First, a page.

"It is highly competitive to gain entry to these races and Continental teams receive the last invites, and always last to know, something which is often difficult to manage. The UCI are trying to make cycling into a global sport, but race organisers will always look after their own country's teams first. Realistically, we need more UCI events in the UK to help more British teams gain access to the better races across the world. Where you are ranked in the UCI points system is now very important for all categories."
moving up from uci continental to continental pro is a step that will involve an appropriate increase in budget, one that needs to be spent judiciously. is jim mcfarlane content with providing endura's share of the budget, safe in the knowledge that he has a management team to ensure productive spending of the money? "I look at the budget at the start of each year and very closely at the proposed race schedule, riders and equipment, but after that's signed off, the team gets on with it with little involvement from me."
considering the degree of trust and budget with which brian smith and his peers are charged, it seems there may be a tad more flexibility and skills required from a team manager than acquiring a triangular tan line on one arm. just what is it that the team manager does and is responsible for? "The General Manager looks after the running of the whole team and its sponsors, from race programmess, public relations, staff, performance, future partners, sponsorship... it's a long list.
"The Sports Director looks after his staff and riders at their particular events. They will also look after certain riders away from racing. They are also responsible for planning every event and are the ones making all the tactical decisions. From time to time they will need to look after sponsors and guests."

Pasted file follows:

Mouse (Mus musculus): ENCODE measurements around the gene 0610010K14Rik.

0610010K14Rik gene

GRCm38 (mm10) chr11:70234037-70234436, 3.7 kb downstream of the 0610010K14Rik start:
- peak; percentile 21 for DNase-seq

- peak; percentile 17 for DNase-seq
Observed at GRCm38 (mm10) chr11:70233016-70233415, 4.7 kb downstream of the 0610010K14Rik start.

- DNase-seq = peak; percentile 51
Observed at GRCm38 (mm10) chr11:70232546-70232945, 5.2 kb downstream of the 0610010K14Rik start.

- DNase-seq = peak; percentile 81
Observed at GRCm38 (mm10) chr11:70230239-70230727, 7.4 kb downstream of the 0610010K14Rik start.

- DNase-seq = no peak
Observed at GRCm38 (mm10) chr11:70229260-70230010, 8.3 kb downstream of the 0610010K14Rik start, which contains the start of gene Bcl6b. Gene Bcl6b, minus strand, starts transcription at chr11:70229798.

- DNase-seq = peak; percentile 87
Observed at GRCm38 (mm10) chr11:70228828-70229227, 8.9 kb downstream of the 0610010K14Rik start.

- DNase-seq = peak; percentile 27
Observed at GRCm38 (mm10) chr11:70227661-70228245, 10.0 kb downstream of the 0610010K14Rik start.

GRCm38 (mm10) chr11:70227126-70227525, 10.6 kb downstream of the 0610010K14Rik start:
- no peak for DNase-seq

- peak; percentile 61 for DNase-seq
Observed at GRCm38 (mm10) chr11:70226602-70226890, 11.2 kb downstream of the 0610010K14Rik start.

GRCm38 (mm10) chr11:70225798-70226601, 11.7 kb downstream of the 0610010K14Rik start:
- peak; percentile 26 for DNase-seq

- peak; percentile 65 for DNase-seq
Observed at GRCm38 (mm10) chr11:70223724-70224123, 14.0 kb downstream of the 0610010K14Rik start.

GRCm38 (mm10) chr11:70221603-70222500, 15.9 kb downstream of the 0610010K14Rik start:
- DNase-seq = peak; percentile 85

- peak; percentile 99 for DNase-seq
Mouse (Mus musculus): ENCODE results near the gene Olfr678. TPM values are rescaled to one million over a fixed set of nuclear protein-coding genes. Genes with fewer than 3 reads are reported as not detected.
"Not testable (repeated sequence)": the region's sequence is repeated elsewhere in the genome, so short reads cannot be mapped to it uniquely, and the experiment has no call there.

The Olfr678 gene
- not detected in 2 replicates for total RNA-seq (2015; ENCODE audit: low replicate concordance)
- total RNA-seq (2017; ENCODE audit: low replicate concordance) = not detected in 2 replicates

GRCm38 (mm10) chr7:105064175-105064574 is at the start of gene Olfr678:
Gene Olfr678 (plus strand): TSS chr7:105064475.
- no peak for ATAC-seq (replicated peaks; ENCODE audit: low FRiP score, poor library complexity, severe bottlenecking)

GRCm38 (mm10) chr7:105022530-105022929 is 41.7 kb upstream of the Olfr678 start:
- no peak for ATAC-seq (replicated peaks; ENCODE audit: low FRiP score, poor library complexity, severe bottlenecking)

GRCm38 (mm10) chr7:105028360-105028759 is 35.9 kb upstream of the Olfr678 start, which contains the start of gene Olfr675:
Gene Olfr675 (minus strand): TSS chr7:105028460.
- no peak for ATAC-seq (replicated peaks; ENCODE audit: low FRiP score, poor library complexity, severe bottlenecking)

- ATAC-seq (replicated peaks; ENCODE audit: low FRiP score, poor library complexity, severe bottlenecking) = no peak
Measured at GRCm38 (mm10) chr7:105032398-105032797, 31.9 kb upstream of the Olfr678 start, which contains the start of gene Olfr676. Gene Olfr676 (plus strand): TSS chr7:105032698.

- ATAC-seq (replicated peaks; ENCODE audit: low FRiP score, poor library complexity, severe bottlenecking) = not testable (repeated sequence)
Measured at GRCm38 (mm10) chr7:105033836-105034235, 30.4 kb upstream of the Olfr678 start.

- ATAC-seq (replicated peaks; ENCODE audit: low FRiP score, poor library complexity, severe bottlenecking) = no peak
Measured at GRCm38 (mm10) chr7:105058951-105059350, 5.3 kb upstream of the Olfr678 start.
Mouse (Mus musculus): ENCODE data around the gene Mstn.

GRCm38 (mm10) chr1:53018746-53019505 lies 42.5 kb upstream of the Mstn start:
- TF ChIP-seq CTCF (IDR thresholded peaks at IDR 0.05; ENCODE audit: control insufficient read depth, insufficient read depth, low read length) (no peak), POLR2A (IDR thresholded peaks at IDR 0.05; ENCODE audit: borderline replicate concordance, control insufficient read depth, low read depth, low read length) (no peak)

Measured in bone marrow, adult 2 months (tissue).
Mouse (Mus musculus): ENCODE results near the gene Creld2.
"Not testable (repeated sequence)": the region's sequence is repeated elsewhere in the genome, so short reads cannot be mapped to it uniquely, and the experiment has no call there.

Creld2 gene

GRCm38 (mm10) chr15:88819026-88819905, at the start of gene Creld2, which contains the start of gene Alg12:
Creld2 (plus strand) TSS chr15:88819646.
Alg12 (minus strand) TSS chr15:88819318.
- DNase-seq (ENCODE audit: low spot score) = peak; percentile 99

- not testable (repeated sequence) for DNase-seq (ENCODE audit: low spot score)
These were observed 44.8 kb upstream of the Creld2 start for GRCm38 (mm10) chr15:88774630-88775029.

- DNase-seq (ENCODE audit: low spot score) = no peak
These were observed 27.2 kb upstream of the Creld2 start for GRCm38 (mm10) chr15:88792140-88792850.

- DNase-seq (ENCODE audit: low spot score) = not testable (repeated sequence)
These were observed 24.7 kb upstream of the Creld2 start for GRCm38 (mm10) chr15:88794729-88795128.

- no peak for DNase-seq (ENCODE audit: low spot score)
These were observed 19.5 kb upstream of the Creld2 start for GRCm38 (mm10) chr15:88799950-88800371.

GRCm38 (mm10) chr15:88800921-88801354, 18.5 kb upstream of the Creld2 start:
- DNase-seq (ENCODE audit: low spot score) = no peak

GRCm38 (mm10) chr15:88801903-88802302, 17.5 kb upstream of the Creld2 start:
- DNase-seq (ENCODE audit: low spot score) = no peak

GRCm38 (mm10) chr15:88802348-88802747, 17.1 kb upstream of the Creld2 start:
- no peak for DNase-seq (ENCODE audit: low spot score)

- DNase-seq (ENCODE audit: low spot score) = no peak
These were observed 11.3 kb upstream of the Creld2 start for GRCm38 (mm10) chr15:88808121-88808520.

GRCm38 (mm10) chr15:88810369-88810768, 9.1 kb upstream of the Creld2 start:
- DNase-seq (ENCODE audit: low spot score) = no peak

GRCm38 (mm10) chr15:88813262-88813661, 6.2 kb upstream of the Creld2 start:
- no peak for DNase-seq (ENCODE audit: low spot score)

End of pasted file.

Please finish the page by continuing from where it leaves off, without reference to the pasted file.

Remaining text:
while we're on the subject of sponsors, the team has parted company with french concern look, on whose frames they have raced for the last two seasons, and made the move to that of giant bicycles. each rider has a race bike, a training bike, a spare and a time-trial machine. presumably, in order to see that all is well in the land of carbon cycle frames, giant took the opportunity to attend the camp in mallorca too?
"Most teams are visited by all their sponsors during the training camp. Our main sponsor is obviously Endura Equipe and so is already well looked after. It's entirely up to the product supplying sponsors to visit the team. At World Tour level all sponsors attend, but at Continental level it's sometimes not always necessary. In my opinion Giant, as our new bike brand, should have been represented at the training camp but they chose not to, deciding to leave us to it, which most often works for the rest of the team staff. Giant, however, have tried and tested products used by the Rabobank team, so I completely understand why they decided not to attend."
endura's pre-season two week training camp in mallorca is, of course, now at an end and there are the coming month's of racing to look forward to. i would assume, race entries permitting, that brian smith has a cunning plan for the season? is endura set up to turn on a tanner (a scottish sixpence), if the season looks as if it may be straying from the ideal path? "As a Continental team we are set up to make immediate changes to whatever we need to do. Our race programme is pretty much set for the first half of the year, and I am confident we have the agenda to gain the relevant exposure in the areas where Endura need/want to be. We would, of course, like to do a couple of bigger events, but it's difficult to get in due to the level we're at and what the UCI rules say.